As recently as Wednesday, Pentagon officials said that the Ramadi assault force would not include Iraqi forces trained recently by American military advisers. But upon arriving in Baghdad on Thursday, coalition military officials told Mr. Carter that two American-trained Iraqi brigades — each with about 1,500 troops — joined the fight this week. Officials said the forces were focusing on taking the approaches to the city in order to cut off lines of resupply for Islamic State fighters.
American officials also announced that about 500 Sunni tribal fighters who have in recent weeks been trained by members of the American-led coalition against the Islamic State were joining the Ramadi operation — even as Sunni leaders from Anbar complained that far more were ready to fight but that the government did not want them on the front lines.
Colonel Warren portrayed the addition of Sunni tribesman fighters to the Ramadi battlefield as a big step forward. “Participation of Sunni fighters in the battle for Ramadi is exactly what we’ve been talking about, exactly what we’ve been looking for,” he told reporters traveling with Mr. Carter.
Colonel Warren said that one of the newly trained Iraqi Army brigades had advanced about four miles closer to Ramadi in just the past day. “This is an important development because these personnel are well trained and much more well equipped,” he said.
In Baghdad, Mr. Carter met with the Iraqi prime minister, Haider al-Abadi, and Iraqi defense and military officials, and went to see Iraqi counterterrorism troops, in their trademark all-black uniforms, maneuver and fire at silhouette targets at a firing range.
Just before leaving Baghdad, Mr. Carter explained the American strategy in Iraq to members of the United States 82nd Airborne Division stationed in the country as part of the training and assistance force.
“If all there was to this was to beat them once, you could do it,” he said, referring to the Islamic State. “To keep them beaten requires the capable motivated forces here in Iraq.”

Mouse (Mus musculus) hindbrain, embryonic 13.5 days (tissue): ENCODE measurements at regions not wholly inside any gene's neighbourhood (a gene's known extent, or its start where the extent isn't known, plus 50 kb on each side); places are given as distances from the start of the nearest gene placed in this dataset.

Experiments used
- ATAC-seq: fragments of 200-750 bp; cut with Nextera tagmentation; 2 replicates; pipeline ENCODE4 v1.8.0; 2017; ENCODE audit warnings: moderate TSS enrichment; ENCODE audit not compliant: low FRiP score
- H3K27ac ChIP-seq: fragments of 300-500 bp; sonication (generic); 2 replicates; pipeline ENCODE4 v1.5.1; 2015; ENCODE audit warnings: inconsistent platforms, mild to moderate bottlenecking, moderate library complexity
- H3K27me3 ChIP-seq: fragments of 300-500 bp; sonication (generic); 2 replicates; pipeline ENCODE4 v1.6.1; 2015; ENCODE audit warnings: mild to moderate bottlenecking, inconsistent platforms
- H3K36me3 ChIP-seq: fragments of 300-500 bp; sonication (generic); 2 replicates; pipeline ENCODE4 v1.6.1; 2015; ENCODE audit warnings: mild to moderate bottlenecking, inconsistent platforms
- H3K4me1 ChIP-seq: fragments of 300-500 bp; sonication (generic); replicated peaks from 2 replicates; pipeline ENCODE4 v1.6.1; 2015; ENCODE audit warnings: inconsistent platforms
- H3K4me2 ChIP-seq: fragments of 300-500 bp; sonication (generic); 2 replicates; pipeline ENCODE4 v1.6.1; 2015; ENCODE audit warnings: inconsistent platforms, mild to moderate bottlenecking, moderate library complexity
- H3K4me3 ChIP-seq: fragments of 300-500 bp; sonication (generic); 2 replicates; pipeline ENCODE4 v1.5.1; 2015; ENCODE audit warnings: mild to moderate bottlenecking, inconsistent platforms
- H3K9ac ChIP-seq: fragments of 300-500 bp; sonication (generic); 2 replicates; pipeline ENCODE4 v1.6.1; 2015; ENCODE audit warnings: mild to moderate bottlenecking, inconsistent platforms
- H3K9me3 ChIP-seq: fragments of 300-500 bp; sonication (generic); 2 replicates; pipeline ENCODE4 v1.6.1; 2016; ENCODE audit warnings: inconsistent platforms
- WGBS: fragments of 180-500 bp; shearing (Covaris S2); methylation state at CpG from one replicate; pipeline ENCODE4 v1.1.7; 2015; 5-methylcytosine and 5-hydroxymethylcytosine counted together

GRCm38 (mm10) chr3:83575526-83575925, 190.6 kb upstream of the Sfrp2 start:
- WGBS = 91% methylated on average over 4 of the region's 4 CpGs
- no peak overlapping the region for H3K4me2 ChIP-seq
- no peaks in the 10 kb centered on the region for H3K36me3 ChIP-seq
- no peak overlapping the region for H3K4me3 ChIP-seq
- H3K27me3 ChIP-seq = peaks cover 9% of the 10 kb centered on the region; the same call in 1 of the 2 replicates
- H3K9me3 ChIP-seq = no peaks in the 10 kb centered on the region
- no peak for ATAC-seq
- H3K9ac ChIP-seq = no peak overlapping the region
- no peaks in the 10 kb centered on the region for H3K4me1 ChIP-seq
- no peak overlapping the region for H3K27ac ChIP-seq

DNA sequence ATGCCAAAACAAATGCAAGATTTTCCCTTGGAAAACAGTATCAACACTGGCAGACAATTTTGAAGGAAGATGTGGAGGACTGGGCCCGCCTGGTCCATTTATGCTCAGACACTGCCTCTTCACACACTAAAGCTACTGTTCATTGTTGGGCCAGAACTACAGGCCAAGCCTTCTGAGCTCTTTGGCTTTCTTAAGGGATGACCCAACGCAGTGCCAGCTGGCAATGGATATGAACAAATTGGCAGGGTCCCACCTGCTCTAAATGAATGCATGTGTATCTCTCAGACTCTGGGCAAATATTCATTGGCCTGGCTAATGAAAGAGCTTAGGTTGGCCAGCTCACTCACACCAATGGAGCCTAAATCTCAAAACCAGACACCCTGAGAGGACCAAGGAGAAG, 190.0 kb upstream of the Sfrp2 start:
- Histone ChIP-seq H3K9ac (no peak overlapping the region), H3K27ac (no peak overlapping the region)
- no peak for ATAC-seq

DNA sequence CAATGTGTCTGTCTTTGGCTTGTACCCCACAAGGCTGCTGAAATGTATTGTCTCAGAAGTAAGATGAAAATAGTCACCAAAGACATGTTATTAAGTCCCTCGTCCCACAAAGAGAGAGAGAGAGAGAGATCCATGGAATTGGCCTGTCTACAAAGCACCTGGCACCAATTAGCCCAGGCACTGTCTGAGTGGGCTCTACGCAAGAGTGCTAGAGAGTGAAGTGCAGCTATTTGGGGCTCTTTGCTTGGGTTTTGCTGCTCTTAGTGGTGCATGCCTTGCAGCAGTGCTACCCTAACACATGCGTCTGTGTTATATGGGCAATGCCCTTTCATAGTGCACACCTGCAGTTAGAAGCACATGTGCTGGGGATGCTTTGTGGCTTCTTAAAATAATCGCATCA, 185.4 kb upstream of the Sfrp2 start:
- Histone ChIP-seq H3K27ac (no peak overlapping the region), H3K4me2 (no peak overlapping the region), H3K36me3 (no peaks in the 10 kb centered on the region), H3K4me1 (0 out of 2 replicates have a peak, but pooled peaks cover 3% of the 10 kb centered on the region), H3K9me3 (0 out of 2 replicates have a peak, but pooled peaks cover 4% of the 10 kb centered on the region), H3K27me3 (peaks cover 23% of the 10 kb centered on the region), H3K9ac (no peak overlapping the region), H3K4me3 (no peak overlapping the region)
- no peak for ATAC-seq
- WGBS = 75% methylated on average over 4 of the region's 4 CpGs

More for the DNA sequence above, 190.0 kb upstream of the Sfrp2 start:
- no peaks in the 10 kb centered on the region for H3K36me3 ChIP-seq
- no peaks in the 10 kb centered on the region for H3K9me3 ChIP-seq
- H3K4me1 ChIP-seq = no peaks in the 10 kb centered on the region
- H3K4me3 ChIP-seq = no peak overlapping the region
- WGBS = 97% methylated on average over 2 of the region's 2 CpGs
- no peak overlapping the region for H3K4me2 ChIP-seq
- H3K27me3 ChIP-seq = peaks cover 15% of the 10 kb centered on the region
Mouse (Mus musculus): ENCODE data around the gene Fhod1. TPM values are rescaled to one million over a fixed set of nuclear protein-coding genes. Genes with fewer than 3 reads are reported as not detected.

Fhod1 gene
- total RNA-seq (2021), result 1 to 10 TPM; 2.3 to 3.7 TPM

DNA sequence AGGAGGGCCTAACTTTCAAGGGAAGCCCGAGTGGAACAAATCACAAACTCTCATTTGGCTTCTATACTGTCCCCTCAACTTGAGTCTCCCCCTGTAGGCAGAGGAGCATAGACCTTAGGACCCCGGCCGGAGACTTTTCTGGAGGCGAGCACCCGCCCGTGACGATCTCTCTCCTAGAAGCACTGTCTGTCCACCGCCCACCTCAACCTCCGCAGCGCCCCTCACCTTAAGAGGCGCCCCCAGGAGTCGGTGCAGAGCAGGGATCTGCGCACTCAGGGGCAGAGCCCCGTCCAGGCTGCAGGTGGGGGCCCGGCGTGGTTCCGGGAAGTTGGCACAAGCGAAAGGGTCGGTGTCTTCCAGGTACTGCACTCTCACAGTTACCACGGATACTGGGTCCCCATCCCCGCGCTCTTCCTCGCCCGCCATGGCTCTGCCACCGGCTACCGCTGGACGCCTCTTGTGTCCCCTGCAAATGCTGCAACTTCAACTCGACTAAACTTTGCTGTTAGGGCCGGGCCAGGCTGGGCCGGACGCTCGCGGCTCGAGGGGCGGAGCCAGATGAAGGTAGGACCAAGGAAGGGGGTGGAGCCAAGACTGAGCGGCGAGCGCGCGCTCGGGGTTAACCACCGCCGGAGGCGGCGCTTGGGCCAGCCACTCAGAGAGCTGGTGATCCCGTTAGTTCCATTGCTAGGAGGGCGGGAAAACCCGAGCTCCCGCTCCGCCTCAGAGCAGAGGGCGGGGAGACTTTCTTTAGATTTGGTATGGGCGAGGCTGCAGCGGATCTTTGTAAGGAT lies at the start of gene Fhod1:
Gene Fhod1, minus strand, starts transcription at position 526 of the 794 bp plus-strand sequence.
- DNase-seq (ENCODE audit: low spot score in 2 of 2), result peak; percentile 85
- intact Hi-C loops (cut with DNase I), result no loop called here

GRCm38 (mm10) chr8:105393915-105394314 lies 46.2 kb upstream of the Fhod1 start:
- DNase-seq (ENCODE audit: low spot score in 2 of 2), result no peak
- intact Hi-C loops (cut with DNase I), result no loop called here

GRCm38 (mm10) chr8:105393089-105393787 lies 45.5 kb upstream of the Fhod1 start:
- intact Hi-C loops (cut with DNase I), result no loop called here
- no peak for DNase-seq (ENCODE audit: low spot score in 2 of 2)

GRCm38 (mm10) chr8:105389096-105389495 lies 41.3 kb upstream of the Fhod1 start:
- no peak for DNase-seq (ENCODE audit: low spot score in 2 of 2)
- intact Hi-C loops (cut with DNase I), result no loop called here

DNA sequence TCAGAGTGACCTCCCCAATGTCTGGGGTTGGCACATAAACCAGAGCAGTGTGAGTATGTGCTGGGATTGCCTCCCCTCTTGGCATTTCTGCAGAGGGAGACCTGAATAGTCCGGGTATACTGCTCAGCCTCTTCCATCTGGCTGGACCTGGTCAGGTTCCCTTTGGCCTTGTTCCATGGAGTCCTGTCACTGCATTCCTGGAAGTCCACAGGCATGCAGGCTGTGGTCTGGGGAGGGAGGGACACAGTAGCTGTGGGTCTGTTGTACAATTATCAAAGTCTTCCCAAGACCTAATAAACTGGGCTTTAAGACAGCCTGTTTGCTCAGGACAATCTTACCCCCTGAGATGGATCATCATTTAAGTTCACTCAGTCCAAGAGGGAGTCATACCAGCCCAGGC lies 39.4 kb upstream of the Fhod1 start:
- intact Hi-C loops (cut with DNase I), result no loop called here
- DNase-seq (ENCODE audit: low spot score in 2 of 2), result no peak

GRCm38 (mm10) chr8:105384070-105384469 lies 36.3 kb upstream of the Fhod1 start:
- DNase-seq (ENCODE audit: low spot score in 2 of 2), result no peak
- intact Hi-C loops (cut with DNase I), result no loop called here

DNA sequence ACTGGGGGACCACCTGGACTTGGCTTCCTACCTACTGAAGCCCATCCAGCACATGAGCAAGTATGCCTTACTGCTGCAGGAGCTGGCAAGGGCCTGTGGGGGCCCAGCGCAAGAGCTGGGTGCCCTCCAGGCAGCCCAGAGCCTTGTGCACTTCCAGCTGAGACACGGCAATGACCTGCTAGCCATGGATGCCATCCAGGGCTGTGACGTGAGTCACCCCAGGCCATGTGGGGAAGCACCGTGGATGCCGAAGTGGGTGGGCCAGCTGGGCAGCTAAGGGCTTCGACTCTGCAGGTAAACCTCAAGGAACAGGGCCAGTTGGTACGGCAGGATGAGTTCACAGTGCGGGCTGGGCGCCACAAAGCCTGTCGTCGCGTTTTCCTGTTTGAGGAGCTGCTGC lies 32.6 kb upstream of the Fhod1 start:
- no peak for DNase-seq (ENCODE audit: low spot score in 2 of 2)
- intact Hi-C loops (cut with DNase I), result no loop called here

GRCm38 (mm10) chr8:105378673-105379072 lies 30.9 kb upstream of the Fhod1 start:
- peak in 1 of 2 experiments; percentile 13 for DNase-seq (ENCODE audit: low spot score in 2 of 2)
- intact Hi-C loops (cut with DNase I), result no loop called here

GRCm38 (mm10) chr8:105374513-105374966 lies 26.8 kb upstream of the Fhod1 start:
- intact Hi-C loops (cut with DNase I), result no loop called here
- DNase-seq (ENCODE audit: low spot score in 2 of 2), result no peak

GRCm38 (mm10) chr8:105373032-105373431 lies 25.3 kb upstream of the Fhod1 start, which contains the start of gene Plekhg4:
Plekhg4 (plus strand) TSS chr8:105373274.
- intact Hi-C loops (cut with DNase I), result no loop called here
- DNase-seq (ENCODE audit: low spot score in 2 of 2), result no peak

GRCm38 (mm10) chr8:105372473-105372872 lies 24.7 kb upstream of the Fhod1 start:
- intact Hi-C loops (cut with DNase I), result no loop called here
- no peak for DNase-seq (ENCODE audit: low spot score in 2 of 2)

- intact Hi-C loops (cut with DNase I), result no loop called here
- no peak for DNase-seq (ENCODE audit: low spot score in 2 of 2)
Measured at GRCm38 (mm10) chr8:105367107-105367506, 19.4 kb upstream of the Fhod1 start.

An Iraqi war plan that has been shaped by American advisers sent to a Iraqi base east of Ramadi called Al Taqqadum put the number involved in the effort to retake Ramadi at about 6,000 troops. On Thursday, Defense Department officials refused to say how many troops were now on the ground around Ramadi.
The plan calls for an Iraqi follow-on force of up to 5,000 tribal fighters, along with Iraqi provincial police officers to be assigned to hold the city and nearby areas of Anbar Province if they are retaken from the Islamic State.
American military advisers at Al Taqqadum say that so far about 1,800 Sunni fighters have gone through training, Pentagon officials said.
One focus for the Americans is to try to accelerate the integration of Sunni fighters into the Iraqi Army, which is dominated by Shiites.
But Sunni leaders from Anbar say that even though American and Iraqi officials have talked a big game about bringing more Sunnis into the fight for Anbar, in practice it has not yet been well supported.
“We don’t understand what’s going on in Anbar,” said Sheikh Rafa al-Fahdawi, a leader of the Albu Fahad tribe that has helped battle the Islamic State in the province.
Anbar Sunnis who want to fight the Islamic State, he said, are caught between the Americans, who say tribal fighters must work through the Iraqi government, and the government, which gives them “only promises.”
Adding to his frustration, he said, is disappointment that some Sunni tribes have refused to fight the Islamic State and others have sent fewer fighters than expected.
Part of the problem, he said, is the lack of trust between the government and Anbar’s Sunnis after years of violence and political tension.
“That’s why you always see the Anbar fighters in the back and the other fighters in the front,” he said, even though some of his fighters want to fight in the vanguard.
Anne Barnard contributed reporting.
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(via NY Times)